In this chapter, the significance of the term “neuroplasticity” and its relationship to varied painful conditions is elaborated. The term, “atypical odontalgia,” is being revised by the Orofacial Pain Special Interest Group of the International Association for the Study of Pain. The new term, which is more specific, will be “chronic continuous dentoalveolar pain” (CCDAP). This chapter reviews the diagnostic challenge presented by atypical odontalgia (CCDAP).
A self-assessment section provides the reader with an opportunity to evaluate their skills in reaching a diagnosis and treatment plan in challenging cases.
Paul A. Rosenberg

5. Causes of Endodontic Pain and Preventive Strategies

The most common cause of pulp/periapical pathosis is caries. In this chapter host–microbial interaction and the pulp’s dynamic response to the inflammatory process is described. The process occurs within a unique low-compliance environment due to the hard unyielding walls of dentin surrounding the pulp. The result of this anatomy is an inability of the pulp to swell as it becomes progressively more inflamed. Understanding canal anatomy is an essential part of recognizing endodontic symptoms and providing emergency pain relief and subsequent therapy.
Recognizing factors that predispose a patient to pain is an important part of implementing pain-preventive strategies. While iatrogenic errors (inaccurate measurement control, over-instrumentation) often play a role in postoperative pain, there are other, less obvious, factors including genetics, gender, and anxiety that may predispose a patient to pain. The significance of these factors in relation to patient’s pain is described. Strategies to reduce patient’s anxiety are also discussed.
Postoperative pain may occur following instrumentation or obturation. Pain-preventive, evidence-based strategies, including occlusal reduction, are described.
Paul A. Rosenberg

6. Local Anesthesia

Prior to initiating endodontic treatment, achieving profound anesthesia is of primary importance. A patient’s assessment of the treatment and the dentist’s skills is largely based on achieving complete anesthesia. Many of the “horror stories” that patients relate about pain and root canal therapy are probably due to inadequate anesthesia.
This chapter will review the causes of anesthetic problems and how they are best managed. There are some cases that are more likely than others to experience anesthetic problems. It is helpful to identify those potential problem cases before treatment.
An example of an anesthetic problem is treatment of a “hot tooth” (presence of a numb lip but pain persists). Most often, this problem is associated with long-standing irreversible pulpitis in a mandibular molar. Predictable anesthetic strategies to resolve that problem are presented. The use of a variety of supplemental injections and nitrous oxide is also reviewed.
Determining the presence of profound anesthesia is essential and using a numb lip or sticking the gingiva are not dependable tests. An evidence-based approach to recognizing profound anesthesia is described.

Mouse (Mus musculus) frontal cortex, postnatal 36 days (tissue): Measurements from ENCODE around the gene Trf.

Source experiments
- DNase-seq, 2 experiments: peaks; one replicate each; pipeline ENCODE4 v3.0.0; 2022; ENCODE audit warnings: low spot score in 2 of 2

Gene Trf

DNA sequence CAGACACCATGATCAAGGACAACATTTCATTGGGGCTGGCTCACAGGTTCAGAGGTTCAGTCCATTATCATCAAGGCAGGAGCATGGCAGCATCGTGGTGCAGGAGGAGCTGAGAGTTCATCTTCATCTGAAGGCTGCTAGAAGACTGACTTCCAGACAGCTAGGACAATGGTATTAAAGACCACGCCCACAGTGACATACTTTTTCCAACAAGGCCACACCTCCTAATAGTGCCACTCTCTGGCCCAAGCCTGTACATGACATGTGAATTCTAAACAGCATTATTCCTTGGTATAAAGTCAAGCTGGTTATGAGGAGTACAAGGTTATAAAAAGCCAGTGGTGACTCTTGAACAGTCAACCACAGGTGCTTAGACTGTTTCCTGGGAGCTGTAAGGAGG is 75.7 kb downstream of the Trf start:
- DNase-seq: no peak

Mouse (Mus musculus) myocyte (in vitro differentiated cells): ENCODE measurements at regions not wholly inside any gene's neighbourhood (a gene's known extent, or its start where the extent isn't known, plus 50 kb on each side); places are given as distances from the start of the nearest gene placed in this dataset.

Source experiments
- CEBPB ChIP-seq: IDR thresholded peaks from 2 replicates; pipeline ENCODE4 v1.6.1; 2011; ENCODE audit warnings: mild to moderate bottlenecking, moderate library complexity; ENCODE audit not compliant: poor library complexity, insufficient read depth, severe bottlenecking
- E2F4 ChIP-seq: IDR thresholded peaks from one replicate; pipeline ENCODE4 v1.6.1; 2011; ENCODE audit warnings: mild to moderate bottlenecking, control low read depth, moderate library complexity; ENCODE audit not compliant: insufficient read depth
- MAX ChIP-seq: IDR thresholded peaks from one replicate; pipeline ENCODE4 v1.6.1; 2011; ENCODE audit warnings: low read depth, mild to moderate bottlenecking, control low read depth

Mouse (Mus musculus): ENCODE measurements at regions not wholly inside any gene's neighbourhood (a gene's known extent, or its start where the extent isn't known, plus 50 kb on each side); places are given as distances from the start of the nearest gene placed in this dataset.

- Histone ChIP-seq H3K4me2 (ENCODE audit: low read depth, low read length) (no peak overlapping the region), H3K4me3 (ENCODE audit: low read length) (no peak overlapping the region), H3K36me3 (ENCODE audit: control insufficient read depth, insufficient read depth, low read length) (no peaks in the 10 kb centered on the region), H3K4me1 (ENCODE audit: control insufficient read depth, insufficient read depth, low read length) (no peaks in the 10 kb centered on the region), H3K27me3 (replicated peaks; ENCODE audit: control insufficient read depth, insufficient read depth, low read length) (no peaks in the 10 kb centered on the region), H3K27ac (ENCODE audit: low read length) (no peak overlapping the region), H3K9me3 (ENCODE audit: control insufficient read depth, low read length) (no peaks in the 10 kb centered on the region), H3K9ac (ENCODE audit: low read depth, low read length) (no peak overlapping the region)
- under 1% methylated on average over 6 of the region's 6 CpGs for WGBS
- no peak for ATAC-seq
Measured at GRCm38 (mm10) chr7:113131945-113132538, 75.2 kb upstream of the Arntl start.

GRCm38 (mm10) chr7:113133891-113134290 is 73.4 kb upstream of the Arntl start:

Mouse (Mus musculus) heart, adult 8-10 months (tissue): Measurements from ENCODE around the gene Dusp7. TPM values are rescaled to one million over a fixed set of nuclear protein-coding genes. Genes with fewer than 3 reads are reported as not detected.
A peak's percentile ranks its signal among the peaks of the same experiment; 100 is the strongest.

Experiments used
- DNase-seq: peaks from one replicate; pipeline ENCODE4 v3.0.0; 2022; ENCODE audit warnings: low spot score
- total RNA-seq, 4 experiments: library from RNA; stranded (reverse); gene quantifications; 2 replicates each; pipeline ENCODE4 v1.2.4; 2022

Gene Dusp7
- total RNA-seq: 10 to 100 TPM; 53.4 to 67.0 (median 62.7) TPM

The greatest evil is physical pain. Saint Augustine
Paul A. Rosenberg

7. Flare-Ups

The incidence of exacerbations (flare-ups) has been estimated to range from 2 to 20 %. This wide variation is due to differences in definitions of exacerbations and differences in research methodologies. This chapter describes causes of exacerbations and their treatment. Factors predisposing patients to exacerbation are reviewed. The presence of preoperative pain or mechanical allodynia (reduced mechanical pain threshold or percussion sensitivity) was found to be a positive predictor of postoperative pain in more than 15 studies.
Also noted as evidence-based predictors of postoperative pain are specific iatrogenic factors. Pulpectomy or as an alternative, pulpotomy are described as predictable means of treating endodontic emergencies. The significance and tracing of sinus tracts are also described.
The goal of an emergency visit is limited to making an accurate diagnosis and bringing the case under control symptomatically. Depending on clinical factors, incision and drainage is an important therapy in appropriate cases. Pulpectomy, pulpotomy, trephination, and occlusal reduction are reviewed as potential treatment modalities during an emergency visit.
Studies have determined that the most favorable response of periapical tissues occurred when both instrumentation and filling were short of the periapical constriction. This chapter also reviews the management of gross overfilling on the maxillary sinus and mandibular canal.
Paul A. Rosenberg

8. Therapeutics

This chapter reviews pharmacologic strategies including the use and abuse of antibiotics and analgesics. New guidelines are available to describe the indications for antibiotics. Antibiotics should be thought of as a supplement to clinical procedures in specific situations. The chapter explains why antibiotics should not be thought of as a means of “curing” an endodontic infection. The relationship of antibiotics, bacterial susceptibility, and acute abscesses is considered and evidence-based principles of antibiotic dosing are suggested.
Analgesics are presented as part of a pain-preventive (preemptive) strategy, in contrast to the historic use of analgesics only after a patient develops pain. Useful clinical tips include the advice that analgesics should be taken by the clock rather than only when a patient experiences pain.
Also reviewed is current evidence-based research supporting the use of a combination of acetaminophen and ibuprofen, to prevent and/or treat pain. That strategy is compared to the traditional use of narcotic agents to treat pain. Issues associated with addiction and drug overdose are also discussed.
Also discussed in this chapter is recent evidence concerning possible complications associated with the use of NSAIDs and acetaminophen in pregnant women and children as is evidence of sex bias in analgesic research.
Paul A. Rosenberg